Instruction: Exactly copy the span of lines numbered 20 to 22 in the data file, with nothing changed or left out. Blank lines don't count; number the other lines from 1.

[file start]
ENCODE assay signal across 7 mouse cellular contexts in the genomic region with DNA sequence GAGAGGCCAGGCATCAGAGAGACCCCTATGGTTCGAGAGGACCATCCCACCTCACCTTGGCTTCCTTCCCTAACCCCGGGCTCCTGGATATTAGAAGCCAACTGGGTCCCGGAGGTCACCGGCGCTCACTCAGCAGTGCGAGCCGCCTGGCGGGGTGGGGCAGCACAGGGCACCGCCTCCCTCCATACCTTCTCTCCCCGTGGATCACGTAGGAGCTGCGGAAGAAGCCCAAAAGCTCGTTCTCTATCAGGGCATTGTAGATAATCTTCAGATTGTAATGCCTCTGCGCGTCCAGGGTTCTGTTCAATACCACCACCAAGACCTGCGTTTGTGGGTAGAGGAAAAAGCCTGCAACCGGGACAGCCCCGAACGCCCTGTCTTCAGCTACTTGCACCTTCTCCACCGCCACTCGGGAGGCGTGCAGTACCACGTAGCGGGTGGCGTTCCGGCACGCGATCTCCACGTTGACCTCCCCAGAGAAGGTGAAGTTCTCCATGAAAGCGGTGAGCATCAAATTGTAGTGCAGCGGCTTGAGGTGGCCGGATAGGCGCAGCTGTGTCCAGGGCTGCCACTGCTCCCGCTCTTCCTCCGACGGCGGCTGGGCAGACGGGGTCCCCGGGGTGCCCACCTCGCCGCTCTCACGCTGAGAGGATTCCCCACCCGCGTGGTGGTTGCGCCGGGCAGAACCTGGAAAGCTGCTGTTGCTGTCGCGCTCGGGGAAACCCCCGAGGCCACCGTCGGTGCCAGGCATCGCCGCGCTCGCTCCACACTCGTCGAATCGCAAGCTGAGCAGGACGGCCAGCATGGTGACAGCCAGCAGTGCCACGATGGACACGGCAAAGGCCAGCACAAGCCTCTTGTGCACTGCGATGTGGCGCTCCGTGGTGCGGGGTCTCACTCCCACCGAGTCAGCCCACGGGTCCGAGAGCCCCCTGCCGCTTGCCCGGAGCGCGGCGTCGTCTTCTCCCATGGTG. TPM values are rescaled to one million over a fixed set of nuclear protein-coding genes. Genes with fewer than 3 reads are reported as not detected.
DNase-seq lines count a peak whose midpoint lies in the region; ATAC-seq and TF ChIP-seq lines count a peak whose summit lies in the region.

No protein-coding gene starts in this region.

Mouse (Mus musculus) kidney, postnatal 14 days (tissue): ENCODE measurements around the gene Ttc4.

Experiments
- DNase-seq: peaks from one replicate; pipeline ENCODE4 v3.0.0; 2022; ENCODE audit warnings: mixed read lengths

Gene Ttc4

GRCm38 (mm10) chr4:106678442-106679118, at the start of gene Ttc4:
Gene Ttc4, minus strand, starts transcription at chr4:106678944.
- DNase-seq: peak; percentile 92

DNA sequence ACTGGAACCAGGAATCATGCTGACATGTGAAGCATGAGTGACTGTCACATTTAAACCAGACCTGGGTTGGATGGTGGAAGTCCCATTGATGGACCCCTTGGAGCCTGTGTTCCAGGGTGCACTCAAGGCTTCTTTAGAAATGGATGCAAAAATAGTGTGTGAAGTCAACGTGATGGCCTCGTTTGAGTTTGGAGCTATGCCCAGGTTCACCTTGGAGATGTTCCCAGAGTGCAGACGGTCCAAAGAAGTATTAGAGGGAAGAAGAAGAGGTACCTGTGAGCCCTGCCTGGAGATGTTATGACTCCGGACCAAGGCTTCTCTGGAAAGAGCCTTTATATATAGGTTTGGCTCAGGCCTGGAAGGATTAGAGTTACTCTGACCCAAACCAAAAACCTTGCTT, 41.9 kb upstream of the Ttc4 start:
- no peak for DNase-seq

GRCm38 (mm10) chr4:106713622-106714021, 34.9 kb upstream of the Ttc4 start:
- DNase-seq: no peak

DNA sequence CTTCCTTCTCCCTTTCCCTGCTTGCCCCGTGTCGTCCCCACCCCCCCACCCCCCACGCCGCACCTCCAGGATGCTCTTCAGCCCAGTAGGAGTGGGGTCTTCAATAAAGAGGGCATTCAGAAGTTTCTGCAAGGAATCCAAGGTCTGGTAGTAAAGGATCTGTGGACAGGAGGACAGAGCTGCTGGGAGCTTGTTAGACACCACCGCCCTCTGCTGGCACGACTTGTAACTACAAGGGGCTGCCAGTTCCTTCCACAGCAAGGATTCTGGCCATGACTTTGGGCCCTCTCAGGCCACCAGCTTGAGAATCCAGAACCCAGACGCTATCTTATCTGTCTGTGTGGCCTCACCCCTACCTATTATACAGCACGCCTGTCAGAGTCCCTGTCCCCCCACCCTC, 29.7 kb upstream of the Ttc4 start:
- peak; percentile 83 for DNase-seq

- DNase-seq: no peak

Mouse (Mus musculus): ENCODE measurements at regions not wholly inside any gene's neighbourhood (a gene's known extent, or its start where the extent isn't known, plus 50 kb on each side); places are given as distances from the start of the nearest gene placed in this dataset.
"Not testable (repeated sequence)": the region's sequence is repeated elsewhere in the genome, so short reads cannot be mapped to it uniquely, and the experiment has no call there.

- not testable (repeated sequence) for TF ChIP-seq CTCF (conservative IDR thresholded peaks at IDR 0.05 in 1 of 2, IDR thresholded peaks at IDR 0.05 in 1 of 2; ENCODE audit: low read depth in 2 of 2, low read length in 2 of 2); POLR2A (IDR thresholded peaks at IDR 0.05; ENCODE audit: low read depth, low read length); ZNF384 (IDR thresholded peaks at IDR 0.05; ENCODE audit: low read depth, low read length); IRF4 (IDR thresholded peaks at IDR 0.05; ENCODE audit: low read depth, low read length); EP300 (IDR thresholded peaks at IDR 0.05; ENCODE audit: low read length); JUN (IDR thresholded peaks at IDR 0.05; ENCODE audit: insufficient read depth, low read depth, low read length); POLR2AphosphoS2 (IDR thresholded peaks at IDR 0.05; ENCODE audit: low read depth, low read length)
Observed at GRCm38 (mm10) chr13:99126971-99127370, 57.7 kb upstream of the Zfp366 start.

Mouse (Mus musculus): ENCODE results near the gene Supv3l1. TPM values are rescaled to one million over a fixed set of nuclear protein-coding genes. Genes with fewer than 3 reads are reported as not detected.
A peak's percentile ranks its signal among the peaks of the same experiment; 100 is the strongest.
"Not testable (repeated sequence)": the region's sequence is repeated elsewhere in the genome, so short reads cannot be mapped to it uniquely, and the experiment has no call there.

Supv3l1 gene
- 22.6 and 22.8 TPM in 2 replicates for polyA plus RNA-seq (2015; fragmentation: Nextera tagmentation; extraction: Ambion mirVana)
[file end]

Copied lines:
- not testable (repeated sequence) for TF ChIP-seq CTCF (conservative IDR thresholded peaks at IDR 0.05 in 1 of 2, IDR thresholded peaks at IDR 0.05 in 1 of 2; ENCODE audit: low read depth in 2 of 2, low read length in 2 of 2); POLR2A (IDR thresholded peaks at IDR 0.05; ENCODE audit: low read depth, low read length); ZNF384 (IDR thresholded peaks at IDR 0.05; ENCODE audit: low read depth, low read length); IRF4 (IDR thresholded peaks at IDR 0.05; ENCODE audit: low read depth, low read length); EP300 (IDR thresholded peaks at IDR 0.05; ENCODE audit: low read length); JUN (IDR thresholded peaks at IDR 0.05; ENCODE audit: insufficient read depth, low read depth, low read length); POLR2AphosphoS2 (IDR thresholded peaks at IDR 0.05; ENCODE audit: low read depth, low read length)
Observed at GRCm38 (mm10) chr13:99126971-99127370, 57.7 kb upstream of the Zfp366 start.

Mouse (Mus musculus): ENCODE results near the gene Supv3l1. TPM values are rescaled to one million over a fixed set of nuclear protein-coding genes. Genes with fewer than 3 reads are reported as not detected.